On 13 December 2012, following a complaint by the mobile network
operator (MNO) Bouygues Telecom, the French competition authority,
Autorité de la concurrence (the
"Autorité"), fined the two leading French MNOs,
Orange and SFR, a total of €183.1 million for abusing the
dominant position each of them held in their respective call
termination markets, i.e. the wholesale interconnection service
they offer other operators to terminate' calls on their
In particular, the Autorité came to the view that Orange
and SFR had implemented excessive rate differentiation practices
between 'on net' calls, i.e. calls made within their own
network) and 'off net calls (i.e. calls by their subscribers to
a rival network, when offering unlimited 'on net'
offerings. These offerings had several negative effects
artificially increasing the 'club' effect, i.e. the
propensity for close relatives to regroup under the same operator,
and locking in consumers by significantly raising exit costs, which
restricted competition in the retail market; and
automatically favouring large MNOs, like Orange and SFR, over
small MNOs like Bouygues (through a 'network effect')
which, in order to compete, was forced to offer unlimited
'cross net' call offerings significantly raising its
termination costs and the consequential risk of market exit.
The Autorité was of the view that Orange and SFR had not
demonstrated that the anticompetitive practices could be
objectively justified on the basis of costs differences for the
supply of the two types of calls or that the practices were
indispensible for the achievement of efficiency gains which would
prevail over the identified anticompetitive effects.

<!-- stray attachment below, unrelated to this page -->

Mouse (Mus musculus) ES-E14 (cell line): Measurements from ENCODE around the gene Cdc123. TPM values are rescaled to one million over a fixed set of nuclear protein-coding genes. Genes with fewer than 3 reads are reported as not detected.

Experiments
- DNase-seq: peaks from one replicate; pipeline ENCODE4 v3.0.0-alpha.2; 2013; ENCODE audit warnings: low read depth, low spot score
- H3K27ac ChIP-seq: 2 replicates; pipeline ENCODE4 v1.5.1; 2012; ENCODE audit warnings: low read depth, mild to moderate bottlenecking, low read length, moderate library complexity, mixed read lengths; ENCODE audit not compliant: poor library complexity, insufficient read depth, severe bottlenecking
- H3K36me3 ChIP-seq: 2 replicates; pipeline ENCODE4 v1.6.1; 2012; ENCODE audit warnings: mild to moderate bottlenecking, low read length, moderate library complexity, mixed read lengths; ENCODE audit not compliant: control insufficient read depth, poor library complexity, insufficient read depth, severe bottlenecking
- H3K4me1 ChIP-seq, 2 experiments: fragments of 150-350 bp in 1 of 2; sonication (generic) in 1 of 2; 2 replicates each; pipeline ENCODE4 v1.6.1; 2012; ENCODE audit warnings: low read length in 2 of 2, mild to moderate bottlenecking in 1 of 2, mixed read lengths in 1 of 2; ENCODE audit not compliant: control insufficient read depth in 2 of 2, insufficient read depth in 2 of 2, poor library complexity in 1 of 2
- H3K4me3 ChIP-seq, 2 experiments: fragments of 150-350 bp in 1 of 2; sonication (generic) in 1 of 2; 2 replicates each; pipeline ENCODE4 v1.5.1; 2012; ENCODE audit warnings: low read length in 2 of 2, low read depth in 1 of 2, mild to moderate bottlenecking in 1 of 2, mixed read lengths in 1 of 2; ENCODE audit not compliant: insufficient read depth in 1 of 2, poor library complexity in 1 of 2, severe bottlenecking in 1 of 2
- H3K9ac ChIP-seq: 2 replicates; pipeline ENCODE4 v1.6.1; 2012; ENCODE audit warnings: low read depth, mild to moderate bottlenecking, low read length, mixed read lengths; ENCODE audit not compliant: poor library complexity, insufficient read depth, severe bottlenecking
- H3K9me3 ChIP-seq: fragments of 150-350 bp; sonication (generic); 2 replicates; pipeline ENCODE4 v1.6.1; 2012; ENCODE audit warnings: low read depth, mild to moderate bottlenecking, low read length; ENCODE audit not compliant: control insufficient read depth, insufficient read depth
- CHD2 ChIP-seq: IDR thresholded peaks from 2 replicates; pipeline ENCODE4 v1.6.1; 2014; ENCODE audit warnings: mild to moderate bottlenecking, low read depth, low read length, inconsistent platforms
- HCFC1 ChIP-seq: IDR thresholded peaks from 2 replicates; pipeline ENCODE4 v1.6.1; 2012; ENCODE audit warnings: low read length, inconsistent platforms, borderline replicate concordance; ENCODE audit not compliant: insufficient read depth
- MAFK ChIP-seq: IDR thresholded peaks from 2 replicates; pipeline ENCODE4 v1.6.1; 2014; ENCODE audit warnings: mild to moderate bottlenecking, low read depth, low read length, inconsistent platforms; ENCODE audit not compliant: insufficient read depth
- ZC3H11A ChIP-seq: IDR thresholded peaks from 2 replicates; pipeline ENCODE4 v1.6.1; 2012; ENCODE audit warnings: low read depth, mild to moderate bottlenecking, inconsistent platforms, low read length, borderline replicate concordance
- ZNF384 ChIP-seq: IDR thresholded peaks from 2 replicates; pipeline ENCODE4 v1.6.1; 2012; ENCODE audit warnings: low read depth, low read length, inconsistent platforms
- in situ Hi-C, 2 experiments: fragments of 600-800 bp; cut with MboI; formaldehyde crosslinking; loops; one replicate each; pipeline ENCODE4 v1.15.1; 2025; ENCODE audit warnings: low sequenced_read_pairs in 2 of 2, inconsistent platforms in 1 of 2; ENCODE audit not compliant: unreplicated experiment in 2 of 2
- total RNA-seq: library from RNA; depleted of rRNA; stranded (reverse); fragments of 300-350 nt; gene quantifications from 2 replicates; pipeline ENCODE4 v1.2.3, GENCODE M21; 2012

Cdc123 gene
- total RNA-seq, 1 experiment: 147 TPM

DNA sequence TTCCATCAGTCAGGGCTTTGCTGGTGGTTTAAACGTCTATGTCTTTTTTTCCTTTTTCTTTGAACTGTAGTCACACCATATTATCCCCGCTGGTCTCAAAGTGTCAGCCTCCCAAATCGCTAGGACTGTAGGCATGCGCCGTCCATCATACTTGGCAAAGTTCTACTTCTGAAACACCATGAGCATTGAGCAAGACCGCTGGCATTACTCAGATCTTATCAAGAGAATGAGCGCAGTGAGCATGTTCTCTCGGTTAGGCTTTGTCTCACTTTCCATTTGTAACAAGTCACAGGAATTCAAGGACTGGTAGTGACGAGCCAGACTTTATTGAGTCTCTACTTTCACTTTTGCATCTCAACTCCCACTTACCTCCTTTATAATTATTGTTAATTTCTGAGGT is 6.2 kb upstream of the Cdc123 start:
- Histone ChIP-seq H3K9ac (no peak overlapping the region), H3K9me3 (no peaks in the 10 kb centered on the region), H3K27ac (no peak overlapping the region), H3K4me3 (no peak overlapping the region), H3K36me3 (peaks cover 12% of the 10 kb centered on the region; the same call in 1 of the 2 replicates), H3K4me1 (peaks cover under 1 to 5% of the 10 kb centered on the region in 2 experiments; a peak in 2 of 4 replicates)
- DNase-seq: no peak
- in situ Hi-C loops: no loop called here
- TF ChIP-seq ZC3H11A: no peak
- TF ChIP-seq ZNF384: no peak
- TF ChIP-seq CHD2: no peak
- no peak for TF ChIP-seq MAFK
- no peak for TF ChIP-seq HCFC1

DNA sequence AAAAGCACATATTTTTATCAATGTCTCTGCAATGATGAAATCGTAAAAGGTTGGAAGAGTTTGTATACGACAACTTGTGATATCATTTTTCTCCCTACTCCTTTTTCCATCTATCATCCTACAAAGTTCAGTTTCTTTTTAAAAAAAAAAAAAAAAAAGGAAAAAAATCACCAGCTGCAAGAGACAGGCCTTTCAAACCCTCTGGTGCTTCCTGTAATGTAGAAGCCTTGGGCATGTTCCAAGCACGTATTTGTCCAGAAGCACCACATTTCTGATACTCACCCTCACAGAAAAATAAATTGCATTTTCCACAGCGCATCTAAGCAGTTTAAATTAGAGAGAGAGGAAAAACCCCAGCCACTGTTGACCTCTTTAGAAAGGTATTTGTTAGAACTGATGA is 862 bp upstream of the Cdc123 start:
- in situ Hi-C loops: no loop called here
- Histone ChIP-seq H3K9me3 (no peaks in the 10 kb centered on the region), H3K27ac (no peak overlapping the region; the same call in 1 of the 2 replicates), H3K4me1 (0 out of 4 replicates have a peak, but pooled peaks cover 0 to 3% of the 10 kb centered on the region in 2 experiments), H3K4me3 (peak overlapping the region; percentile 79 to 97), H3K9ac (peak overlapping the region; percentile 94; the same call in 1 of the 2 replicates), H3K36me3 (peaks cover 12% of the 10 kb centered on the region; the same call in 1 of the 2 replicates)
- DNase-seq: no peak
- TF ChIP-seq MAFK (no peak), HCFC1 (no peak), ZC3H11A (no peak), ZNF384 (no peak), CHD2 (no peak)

It is interesting to note that an abuse was found to have
occurred despite the presence of sector-specific price regulation
with which the MNOs complied. This is unsurprising, as the Court of
Justice of the European Union ("ECJ") has held that it is
only if "anti-competitive conduct is required"
of an undertaking by national legislation, or if the latter creates
a legal framework which itself "eliminates any possibility
of competitive activity" by that undertaking, that
Article 102 TFEU does not apply, see for example Deutsche
Telekom Case C-280/08 P. In the present case, the existing
regulation, i.e. wholesale price caps for termination calls, did
not prevent the MNOs from offering unlimited 'cross net'
calls which would have eliminated or reduced the above negative
However, the presence of sector-specific regulation may lead to
a reduction in fines where it is found to be a contributing factor
to a breach of the competition rules.1 In this case, the
Autorité took the view that existing regulation had the
effect of creating a "transitional economic interest for
operators" to carry out the anticompetitive practices and
so reduced the fines imposed by 50 per cent.
Orange and SFR have appealed this decision to the Paris Court of
This case, which should be of interest to both regulators and
regulated entities, is a further example of how the imposition of
sector-specific rules can facilitate, and even encourage, a breach
of the antitrust rules.
1. At EU level, the Commission's 2006 guidelines on
the setting of fines provide that fines may be reduced where the
anti-competitive conduct "has been authorized or
encouraged by public authorities or by
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